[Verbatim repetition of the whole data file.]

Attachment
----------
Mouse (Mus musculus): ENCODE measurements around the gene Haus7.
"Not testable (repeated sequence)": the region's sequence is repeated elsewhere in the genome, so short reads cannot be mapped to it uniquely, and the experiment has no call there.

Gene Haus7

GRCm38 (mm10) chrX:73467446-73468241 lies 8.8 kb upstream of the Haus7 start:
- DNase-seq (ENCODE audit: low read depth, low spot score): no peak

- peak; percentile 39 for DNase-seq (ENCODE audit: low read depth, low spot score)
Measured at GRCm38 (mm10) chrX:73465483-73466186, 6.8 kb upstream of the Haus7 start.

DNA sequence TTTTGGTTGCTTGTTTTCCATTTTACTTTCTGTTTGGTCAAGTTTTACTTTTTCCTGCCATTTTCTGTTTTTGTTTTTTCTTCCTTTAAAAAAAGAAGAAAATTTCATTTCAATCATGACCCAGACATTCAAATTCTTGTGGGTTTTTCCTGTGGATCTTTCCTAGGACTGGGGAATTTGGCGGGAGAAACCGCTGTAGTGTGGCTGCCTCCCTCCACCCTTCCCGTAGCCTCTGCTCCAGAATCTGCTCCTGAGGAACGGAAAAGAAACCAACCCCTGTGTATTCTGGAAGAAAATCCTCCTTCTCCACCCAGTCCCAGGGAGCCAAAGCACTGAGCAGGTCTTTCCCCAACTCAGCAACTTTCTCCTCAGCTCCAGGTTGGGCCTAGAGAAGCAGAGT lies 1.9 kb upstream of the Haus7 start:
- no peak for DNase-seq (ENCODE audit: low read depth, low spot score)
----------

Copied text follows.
Mouse (Mus musculus): ENCODE measurements around the gene Haus7.
"Not testable (repeated sequence)": the region's sequence is repeated elsewhere in the genome, so short reads cannot be mapped to it uniquely, and the experiment has no call there.

Gene Haus7

GRCm38 (mm10) chrX:73467446-73468241 lies 8.8 kb upstream of the Haus7 start:
- DNase-seq (ENCODE audit: low read depth, low spot score): no peak

- peak; percentile 39 for DNase-seq (ENCODE audit: low read depth, low spot score)
Measured at GRCm38 (mm10) chrX:73465483-73466186, 6.8 kb upstream of the Haus7 start.

DNA sequence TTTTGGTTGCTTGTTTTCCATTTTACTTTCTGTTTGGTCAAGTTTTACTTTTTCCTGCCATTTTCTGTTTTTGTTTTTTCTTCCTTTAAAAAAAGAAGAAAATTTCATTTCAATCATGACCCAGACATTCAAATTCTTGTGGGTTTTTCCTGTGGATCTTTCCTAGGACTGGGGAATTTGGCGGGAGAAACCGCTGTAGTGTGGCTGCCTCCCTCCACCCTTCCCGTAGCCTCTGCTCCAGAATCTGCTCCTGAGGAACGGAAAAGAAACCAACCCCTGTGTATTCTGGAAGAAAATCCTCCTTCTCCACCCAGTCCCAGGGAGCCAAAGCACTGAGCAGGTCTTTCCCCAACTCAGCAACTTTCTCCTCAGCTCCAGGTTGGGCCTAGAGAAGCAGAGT lies 1.9 kb upstream of the Haus7 start:
- no peak for DNase-seq (ENCODE audit: low read depth, low spot score)